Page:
Tuesday, October 11, 2011


Rachel Ray

Excerpts from Anthony Trollope, Rachel Ray (1863).

Chapter VI:
Of all men he was the most unconscious of his own defects.
Chapter VI:
He was not a gentleman. I do not mean to say that he was a thief or a liar; nor do I mean hereby to complain that he picked his teeth with his fork and misplaced his 'h's'. I am by no means prepared to define what I do mean—thinking, however, that most men and most women will understand me.
Chapter XIII:
There is no personal encounter in which a young man is so sure to come by the worst as in that with a much older man. This is so surely the case that it ought to be considered cowardly in an old man to attack a young one. If an old man hit a young man over the head with a walking-stick, what can the young man do, except run away to avoid a second blow? Then the old man, if he be a wicked old man, as so many are, tells all his friends that he has licked the young man.
Chapter XVIII:
Individual men are like the separate links of a rotatory chain. The chain goes on with continuous easy motion as though every part of it were capable of adapting itself to a curve, but not the less is each link as stiff and sturdy as any other piece of wrought iron.
Chapter XIX:
We, all of us, read more in the faces of those with whom we hold converse, than we are aware of doing. Of the truth, or want of truth, in every word spoken to us, we judge, in great part, by the face of the speaker. By the face of every man and woman seen by us, whether they speak or are silent, we form a judgement—and in nine cases out of ten our judgement is true. It is because our tenth judgement—that judgement which has been wrong—comes back upon us always with the effects of its error, that we teach ourselves to say that appearances cannot be trusted. If we did not trust them we should be walking ever in doubt, in darkness, and in ignorance.
Chapter XX:
A wife does not cease to love her husband because he gets into trouble. She does not turn against him because others have quarrelled with him. She does not separate her lot from his because he is in debt! Those are the times when a wife, a true wife, sticks closest to her husband, and strives the hardest to lighten the weight of his cares by the tenderness of her love!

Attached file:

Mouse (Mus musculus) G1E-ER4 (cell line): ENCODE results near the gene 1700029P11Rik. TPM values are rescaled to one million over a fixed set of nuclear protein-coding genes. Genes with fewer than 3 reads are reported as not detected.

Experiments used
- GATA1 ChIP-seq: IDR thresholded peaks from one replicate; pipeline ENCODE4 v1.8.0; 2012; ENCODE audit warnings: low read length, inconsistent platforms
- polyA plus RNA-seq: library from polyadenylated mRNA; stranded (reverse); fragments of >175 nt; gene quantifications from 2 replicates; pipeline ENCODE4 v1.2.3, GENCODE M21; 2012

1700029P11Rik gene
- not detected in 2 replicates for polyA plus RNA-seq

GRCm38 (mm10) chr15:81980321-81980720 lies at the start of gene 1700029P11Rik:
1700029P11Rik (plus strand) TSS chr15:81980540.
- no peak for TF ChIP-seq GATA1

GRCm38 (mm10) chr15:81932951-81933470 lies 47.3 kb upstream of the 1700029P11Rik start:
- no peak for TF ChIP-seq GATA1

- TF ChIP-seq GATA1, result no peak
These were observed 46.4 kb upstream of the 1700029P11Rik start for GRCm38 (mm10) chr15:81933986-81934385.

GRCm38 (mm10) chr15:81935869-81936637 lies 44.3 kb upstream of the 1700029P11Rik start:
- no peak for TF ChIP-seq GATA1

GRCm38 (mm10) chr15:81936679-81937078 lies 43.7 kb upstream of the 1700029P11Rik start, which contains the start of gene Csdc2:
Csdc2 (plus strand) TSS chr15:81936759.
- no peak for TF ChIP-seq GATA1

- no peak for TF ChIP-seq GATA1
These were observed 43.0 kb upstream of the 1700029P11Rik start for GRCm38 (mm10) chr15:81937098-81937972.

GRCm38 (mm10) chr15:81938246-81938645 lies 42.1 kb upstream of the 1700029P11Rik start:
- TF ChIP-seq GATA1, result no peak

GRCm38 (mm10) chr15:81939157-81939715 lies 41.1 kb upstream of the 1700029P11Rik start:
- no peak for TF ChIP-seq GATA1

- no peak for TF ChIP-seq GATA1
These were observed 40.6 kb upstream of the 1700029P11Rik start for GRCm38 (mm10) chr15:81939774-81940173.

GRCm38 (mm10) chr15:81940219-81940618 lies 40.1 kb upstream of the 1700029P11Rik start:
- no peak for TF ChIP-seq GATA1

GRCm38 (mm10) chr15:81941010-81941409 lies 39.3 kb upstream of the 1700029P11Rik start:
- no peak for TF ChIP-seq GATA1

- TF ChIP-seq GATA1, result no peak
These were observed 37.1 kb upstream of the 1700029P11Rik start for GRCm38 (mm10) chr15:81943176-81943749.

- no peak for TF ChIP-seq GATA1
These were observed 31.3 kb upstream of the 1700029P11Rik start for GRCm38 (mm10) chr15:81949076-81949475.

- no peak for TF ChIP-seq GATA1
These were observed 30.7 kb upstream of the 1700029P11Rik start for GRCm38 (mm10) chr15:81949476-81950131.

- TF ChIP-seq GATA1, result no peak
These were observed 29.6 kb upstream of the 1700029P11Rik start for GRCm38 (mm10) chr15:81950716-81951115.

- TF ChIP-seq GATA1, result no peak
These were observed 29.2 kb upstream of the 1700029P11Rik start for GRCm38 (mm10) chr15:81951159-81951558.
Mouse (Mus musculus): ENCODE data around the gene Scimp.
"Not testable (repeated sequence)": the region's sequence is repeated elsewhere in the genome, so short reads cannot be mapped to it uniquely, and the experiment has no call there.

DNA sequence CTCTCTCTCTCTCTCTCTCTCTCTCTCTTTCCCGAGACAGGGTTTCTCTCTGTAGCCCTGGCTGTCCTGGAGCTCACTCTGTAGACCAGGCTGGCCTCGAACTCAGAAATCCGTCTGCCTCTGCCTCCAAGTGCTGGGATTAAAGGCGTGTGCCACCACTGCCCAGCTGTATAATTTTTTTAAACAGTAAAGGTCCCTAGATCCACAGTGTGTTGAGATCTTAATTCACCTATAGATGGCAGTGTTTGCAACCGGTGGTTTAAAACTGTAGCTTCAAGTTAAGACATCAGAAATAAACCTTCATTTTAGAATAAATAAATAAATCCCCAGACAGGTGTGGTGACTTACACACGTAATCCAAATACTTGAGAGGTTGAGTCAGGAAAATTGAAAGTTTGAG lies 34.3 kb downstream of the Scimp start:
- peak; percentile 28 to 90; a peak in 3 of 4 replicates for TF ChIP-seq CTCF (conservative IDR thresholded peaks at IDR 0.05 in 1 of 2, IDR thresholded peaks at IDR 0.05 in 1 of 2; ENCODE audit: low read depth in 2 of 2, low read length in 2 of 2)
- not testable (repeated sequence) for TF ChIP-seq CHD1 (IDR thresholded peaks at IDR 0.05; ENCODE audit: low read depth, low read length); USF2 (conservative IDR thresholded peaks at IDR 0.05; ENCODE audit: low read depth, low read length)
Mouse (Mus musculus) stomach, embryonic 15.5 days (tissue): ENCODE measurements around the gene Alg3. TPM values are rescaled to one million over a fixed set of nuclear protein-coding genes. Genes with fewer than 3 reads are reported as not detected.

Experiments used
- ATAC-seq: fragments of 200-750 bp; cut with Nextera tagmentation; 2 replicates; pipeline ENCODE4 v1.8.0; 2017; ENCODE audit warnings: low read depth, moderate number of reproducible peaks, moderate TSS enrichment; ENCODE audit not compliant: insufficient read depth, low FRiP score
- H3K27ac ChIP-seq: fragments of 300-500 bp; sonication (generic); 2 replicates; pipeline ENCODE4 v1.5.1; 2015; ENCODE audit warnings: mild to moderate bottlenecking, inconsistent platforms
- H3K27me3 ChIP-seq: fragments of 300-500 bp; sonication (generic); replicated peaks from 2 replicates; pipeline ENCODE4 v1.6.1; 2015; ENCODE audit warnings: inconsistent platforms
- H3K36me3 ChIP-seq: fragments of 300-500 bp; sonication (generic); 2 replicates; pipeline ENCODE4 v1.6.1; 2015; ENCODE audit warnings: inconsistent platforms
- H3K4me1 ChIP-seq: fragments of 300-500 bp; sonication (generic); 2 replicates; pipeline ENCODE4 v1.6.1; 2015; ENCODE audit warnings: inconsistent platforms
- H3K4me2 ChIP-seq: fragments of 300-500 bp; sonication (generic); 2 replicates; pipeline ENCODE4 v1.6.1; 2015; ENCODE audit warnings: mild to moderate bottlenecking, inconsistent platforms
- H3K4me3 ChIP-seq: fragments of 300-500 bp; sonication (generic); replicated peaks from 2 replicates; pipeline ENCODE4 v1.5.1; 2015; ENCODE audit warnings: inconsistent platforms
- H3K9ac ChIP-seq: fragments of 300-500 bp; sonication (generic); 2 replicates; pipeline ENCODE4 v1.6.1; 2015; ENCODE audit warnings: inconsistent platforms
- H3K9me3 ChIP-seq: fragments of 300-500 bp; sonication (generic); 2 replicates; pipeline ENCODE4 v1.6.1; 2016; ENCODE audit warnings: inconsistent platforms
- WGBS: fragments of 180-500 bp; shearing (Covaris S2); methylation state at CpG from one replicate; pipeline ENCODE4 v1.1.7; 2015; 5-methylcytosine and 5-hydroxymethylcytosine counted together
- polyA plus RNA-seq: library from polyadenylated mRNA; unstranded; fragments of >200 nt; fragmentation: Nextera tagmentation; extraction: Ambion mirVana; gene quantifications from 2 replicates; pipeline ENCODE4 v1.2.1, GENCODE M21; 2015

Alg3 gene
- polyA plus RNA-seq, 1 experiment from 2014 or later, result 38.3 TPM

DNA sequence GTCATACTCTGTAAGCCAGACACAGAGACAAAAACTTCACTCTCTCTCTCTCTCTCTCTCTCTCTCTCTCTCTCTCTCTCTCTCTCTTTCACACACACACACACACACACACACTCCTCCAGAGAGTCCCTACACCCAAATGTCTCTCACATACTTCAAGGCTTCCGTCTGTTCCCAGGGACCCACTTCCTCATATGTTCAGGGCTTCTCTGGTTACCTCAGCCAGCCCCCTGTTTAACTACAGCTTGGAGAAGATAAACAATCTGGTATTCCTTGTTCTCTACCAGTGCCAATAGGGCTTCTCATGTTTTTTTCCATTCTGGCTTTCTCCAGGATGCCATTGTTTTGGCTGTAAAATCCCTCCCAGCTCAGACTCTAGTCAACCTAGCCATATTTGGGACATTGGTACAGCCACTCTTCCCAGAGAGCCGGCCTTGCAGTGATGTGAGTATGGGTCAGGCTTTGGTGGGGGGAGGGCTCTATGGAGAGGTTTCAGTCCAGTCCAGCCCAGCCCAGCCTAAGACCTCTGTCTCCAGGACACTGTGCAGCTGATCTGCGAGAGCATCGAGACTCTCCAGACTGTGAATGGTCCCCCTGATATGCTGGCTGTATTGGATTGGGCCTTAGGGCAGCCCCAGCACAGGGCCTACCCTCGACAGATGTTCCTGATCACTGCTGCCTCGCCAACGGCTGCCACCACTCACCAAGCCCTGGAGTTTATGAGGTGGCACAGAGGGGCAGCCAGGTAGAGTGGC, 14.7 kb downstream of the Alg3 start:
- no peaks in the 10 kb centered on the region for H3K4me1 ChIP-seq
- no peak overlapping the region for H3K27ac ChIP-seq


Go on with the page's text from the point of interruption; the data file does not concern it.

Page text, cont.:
Chapter XXVI:
He was a radical at heart if ever there was a radical. But in saying this I must beg my reader to understand that a radical is not necessarily a revolutionist or even a republican. He does not, by reason of his social or political radicalism, desire the ruin of thrones, the degradation of nobles, the spoliation of the rich, or even the downfall of the bench of bishops. Many a young man is frightened away from the just conclusions of his mind and the strong convictions of his heart by dread of being classed with those who are jealous of the favoured ones of fortune. A radical may be as ready as any aristocrat to support the crown with his blood, and the church with his faith. It is in this that he is a radical; that he desires, expects, works for, and believes in, the gradual progress of the people. No doctrine of equality is his. Liberty he must have, and such position, high or low, for himself and others, as each man's individual merits will achieve for him. The doctrine of outward equality he eschews as a barrier to all ambition, and to all improvement. The idea is as mean as the thing is impracticable. But within—is it in his soul or in his heart?—within his breast there is a manhood that will own no inferiority to the manhood of another. He retires to a corner that an earl with his suite may pass proudly through the doorway, and he grudges the earl nothing of his pride. It is the earl’s right. But he also has his right; and neither queen, nor earl, nor people shall invade it. That is the creed of a radical.
Chapter XXVI:
Marvellous is the power which can be exercised, almost unconsciously, over a company, or an individual, or even upon a crowd by one person gifted with good temper, good digestion, good intellects, and good looks.

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